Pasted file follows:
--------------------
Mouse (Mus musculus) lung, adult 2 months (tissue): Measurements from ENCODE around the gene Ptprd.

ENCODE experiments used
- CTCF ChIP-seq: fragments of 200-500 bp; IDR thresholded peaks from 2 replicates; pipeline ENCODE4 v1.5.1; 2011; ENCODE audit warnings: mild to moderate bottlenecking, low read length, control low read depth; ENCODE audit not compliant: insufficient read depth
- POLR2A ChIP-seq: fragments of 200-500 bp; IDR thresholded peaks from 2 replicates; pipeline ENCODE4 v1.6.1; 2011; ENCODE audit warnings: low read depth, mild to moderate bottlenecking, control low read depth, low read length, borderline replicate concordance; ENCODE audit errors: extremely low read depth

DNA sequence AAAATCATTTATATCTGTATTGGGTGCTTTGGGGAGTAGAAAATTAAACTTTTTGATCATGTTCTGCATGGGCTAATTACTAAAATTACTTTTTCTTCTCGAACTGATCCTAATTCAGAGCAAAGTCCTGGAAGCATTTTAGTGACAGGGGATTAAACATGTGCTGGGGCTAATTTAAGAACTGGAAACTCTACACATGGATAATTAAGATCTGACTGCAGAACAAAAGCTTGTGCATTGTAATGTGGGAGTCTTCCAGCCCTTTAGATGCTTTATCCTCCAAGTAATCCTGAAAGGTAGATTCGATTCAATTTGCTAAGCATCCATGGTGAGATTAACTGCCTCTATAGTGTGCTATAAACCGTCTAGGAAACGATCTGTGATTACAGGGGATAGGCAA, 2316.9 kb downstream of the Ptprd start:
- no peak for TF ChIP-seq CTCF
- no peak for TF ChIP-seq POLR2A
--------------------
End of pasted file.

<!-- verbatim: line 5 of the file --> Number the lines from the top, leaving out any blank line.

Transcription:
DNA sequence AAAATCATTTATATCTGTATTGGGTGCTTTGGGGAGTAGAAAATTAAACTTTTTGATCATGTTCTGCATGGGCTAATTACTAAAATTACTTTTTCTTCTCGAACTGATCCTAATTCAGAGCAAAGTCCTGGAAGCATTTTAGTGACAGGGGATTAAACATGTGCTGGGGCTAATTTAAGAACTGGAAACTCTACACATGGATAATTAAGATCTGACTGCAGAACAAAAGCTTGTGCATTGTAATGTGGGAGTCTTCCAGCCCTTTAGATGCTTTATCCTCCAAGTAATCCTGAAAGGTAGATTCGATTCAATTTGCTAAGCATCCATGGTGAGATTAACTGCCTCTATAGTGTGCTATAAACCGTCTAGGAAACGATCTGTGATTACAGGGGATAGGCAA, 2316.9 kb downstream of the Ptprd start: